US Pulling out of Climate Accord

While forecasting the state of the environment more than 80 years into the future is a notoriously inexact exercise, academics gathered by the the United Nations at the Intergovernmental Panel on Climate Change are concerned the world is headed for "extensive" species extinctions, serious crop damage and irreversible increases in sea levels even before Trump started to unpick the fight against global warming.

AFP | President Donald Trump's administration is poised to announce its withdrawal from the Paris climate deal, United States media reported on Wednesday.

While traveling overseas last week, Trump was repeatedly pressed to stay in the deal by European leaders and the Vatican. The White House declined to say when Trump planned to make his intentions known, but officials familiar with the decision say an announcement could come as early as Wednesday.

White House press secretary Sean Spicer speaks during the daily press briefing at the White House in Washington, Tuesday, May 30, 2017. Pruitt has been a vocal proponent of withdrawing from the accord.

Spicer says Trump ultimately "wants a fair deal for the American people". Friends of the Earth said the action would "sacrifice our planet to the fossil fuel industry" and make America the world's "foremost climate villain".

But there are virtually no signs he plans to remain in the agreement as it now stands.

Trump doesn't "comprehensively understand" the terms of the accord, though European leaders tried to explain the process for withdrawing to him "in clear, simple sentences" during summit meetings last week, Jean-Claude Juncker said in Berlin. The statement follows speculation that President Donald Trump may soon announce USA withdrawal from the Paris worldwide agreement of 2015 to reduce climate-warming carbon emissions.

In talks with his foreign counterparts, the President kept an open mind on climate issues, according to his aides.

That fight has played out within Trump's administration.

The accord aims to limit planetary warming in part by slashing carbon dioxide and other emissions from burning of fossil fuels. French President Emmanuel Macron spoke with Trump at length about the issue during a meeting in Brussels, and even at the Vatican, Cardinal Secretary of State Pietro Parolin made his own pro-Paris pitch to Trump and his advisers.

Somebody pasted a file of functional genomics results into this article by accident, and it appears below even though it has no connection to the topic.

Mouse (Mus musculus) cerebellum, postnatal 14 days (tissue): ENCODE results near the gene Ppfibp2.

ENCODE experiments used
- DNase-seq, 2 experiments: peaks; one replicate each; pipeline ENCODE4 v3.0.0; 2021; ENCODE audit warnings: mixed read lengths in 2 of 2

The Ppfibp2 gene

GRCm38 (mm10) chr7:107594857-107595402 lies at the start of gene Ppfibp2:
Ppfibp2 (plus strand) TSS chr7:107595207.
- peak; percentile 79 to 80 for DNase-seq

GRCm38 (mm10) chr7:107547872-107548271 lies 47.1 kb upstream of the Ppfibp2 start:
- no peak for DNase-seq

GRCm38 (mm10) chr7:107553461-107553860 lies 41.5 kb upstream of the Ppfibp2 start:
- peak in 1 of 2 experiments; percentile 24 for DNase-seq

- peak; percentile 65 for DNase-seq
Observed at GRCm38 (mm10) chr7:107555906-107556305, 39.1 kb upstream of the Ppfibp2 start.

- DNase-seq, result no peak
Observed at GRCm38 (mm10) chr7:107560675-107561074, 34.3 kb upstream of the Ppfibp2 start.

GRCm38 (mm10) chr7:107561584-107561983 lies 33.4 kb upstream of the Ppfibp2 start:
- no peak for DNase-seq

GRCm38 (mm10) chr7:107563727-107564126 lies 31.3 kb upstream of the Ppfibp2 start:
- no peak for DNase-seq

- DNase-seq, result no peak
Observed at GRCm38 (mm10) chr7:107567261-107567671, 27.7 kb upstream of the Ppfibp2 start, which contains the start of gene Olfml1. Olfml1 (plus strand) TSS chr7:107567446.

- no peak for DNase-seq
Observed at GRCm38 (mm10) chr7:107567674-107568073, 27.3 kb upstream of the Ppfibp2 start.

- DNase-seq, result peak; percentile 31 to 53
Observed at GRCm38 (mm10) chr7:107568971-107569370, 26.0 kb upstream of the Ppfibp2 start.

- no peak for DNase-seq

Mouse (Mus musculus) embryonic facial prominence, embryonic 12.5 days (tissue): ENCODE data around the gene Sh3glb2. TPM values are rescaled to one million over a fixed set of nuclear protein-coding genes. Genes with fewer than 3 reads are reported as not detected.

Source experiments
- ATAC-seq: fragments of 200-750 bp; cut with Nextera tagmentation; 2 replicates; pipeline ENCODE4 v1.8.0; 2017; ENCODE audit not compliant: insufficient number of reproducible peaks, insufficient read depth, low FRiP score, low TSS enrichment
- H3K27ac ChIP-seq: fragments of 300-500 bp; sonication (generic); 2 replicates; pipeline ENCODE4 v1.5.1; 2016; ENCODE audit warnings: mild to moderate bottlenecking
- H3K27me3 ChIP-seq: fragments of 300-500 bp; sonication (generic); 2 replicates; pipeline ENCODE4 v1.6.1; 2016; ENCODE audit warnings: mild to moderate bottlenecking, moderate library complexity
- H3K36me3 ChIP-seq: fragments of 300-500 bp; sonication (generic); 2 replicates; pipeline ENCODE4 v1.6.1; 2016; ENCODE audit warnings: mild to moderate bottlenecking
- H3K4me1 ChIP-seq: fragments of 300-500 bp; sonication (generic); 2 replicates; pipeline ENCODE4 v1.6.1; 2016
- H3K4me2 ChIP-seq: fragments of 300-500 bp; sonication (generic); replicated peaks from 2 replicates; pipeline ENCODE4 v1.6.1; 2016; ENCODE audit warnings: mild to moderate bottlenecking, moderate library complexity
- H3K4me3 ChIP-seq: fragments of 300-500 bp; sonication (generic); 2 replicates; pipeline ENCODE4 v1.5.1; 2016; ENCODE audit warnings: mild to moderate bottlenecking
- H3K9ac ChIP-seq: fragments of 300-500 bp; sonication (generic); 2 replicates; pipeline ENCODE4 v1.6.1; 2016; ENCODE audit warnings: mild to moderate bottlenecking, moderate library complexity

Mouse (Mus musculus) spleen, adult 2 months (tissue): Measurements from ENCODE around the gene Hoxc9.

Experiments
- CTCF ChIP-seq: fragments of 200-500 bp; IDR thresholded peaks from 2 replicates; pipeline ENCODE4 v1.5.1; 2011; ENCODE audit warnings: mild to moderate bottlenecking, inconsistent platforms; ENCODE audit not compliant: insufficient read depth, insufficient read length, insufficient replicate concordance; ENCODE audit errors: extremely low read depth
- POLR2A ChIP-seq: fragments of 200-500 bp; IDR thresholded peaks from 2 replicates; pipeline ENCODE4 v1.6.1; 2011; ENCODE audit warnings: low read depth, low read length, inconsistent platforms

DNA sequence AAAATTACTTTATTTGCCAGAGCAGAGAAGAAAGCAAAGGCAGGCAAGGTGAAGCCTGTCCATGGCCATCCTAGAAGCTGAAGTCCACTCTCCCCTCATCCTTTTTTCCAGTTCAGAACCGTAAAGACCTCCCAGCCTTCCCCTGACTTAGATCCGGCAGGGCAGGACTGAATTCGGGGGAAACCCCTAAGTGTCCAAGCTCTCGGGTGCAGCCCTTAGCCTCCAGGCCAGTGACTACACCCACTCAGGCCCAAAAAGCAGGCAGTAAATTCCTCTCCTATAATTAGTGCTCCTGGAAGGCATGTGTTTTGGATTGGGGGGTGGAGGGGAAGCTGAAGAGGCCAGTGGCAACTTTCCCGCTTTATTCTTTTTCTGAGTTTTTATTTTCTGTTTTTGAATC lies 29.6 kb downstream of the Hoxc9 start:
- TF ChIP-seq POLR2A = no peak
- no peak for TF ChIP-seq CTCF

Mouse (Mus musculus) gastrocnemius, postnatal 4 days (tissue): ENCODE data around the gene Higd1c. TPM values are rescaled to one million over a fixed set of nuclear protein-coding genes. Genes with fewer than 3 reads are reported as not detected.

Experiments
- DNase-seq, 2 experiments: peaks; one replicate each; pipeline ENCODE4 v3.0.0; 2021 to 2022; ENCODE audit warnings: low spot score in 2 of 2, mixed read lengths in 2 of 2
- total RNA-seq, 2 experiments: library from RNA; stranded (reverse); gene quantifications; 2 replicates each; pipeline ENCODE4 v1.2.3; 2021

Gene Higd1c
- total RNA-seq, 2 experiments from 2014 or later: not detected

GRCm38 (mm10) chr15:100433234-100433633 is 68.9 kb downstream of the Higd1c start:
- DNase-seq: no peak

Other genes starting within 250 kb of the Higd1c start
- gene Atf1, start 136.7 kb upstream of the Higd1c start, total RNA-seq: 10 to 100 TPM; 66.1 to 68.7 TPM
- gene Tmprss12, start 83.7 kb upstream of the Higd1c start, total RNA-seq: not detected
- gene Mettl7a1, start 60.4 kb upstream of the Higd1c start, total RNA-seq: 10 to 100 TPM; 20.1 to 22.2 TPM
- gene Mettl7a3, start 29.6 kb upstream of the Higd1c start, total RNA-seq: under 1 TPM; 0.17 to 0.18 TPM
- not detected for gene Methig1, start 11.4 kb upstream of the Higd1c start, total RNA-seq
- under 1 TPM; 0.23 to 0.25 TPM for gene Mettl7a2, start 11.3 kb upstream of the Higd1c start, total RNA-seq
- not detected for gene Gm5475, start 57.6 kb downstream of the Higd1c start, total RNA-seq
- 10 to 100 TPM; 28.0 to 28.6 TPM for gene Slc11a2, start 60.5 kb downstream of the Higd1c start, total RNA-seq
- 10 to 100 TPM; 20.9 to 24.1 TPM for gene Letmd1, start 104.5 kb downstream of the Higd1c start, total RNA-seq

The clashes dominated conversations in and around the summit after the first day wrapped up Friday, with Italian Prime Minister Paolo Gentiloni, British Prime Minister Theresa May and German Chancellor Angela Merkel all singling out, with varying degrees of intensity, the U.S. for getting in the way. It was the first legally binding global climate deal.

In Denmark, climate minister Lars Christian Lilleholt said that "if true, this is a really, really bad signal from the United States".

Trump promised during his 2016 campaign that he'd withdraw the United States from the deal.

Back in Washington, Trump angrily shot back: "We have a MASSIVE trade deficit with Germany, plus they pay FAR LESS than they should on North Atlantic Treaty Organisation & military", he wrote on Twitter.

Trump's message appeared to preface further acrimony between himself and Merkel, the most powerful politician in Europe and, increasingly, the most vocal Trump foil on the continent.

Exiting the deal would fulfill a central campaign pledge from the president, but would be certain to anger allies that spent years negotiating the accord to reduce carbon emissions. She's worked to ensure her father hears pro-Paris viewpoints, including during a phone call with former Vice President Al Gore.

He was to meet later Wednesday with Secretary of State Rex Tillerson, who has favored remaining in the agreement.

The official has insisted on anonymity in order to discuss the decision before the official announcement. Like Trump, the secretary of state has faced pressure from foreign diplomats to maintain USA participation in the climate agreement.

"But of course, we also hope to do this in cooperation with others", added Li. And while doing so remains controversial, the Supreme Court has declined to intervene.

"There will be bumps along the path. but with everyone's participation, the world can bring the Paris Agreement fully to life". Ted Cruz of Texas wrote in a CNN op-ed Tuesday.

"I haven't asked him", Spicer said.

  • Zachary Reyes